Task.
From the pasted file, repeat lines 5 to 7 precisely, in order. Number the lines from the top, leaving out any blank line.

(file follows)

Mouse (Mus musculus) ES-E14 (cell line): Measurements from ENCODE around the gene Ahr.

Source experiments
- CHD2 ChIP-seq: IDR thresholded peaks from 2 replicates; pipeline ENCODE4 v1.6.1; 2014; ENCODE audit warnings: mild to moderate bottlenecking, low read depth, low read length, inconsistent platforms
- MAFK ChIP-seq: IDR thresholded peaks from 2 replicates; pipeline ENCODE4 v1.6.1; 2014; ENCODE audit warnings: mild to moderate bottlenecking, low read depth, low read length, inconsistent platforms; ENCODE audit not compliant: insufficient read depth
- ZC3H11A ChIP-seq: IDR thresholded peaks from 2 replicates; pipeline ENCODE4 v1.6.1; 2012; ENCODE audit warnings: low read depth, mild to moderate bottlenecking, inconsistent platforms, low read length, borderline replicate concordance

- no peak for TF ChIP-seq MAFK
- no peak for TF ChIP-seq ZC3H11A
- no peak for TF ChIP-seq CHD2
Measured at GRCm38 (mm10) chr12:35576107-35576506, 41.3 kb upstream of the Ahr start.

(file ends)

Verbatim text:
- ZC3H11A ChIP-seq: IDR thresholded peaks from 2 replicates; pipeline ENCODE4 v1.6.1; 2012; ENCODE audit warnings: low read depth, mild to moderate bottlenecking, inconsistent platforms, low read length, borderline replicate concordance

- no peak for TF ChIP-seq MAFK
- no peak for TF ChIP-seq ZC3H11A